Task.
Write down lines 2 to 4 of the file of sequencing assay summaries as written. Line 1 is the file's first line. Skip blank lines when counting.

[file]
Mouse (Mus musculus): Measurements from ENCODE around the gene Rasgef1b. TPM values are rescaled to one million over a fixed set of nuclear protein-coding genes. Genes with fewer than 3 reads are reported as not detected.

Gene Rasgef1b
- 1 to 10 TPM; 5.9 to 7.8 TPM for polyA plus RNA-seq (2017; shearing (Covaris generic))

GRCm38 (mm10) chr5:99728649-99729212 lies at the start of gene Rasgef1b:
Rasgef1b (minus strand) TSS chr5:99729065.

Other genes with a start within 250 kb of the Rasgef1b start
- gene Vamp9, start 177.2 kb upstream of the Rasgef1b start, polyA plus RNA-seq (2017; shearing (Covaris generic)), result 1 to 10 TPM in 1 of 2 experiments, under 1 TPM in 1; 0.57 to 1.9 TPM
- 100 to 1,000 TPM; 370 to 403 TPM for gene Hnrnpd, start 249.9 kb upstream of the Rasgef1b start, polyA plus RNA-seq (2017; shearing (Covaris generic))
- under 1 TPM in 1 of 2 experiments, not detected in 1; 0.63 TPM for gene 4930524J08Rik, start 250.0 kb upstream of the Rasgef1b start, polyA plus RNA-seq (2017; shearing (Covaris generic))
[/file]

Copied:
Gene Rasgef1b
- 1 to 10 TPM; 5.9 to 7.8 TPM for polyA plus RNA-seq (2017; shearing (Covaris generic))

GRCm38 (mm10) chr5:99728649-99729212 lies at the start of gene Rasgef1b: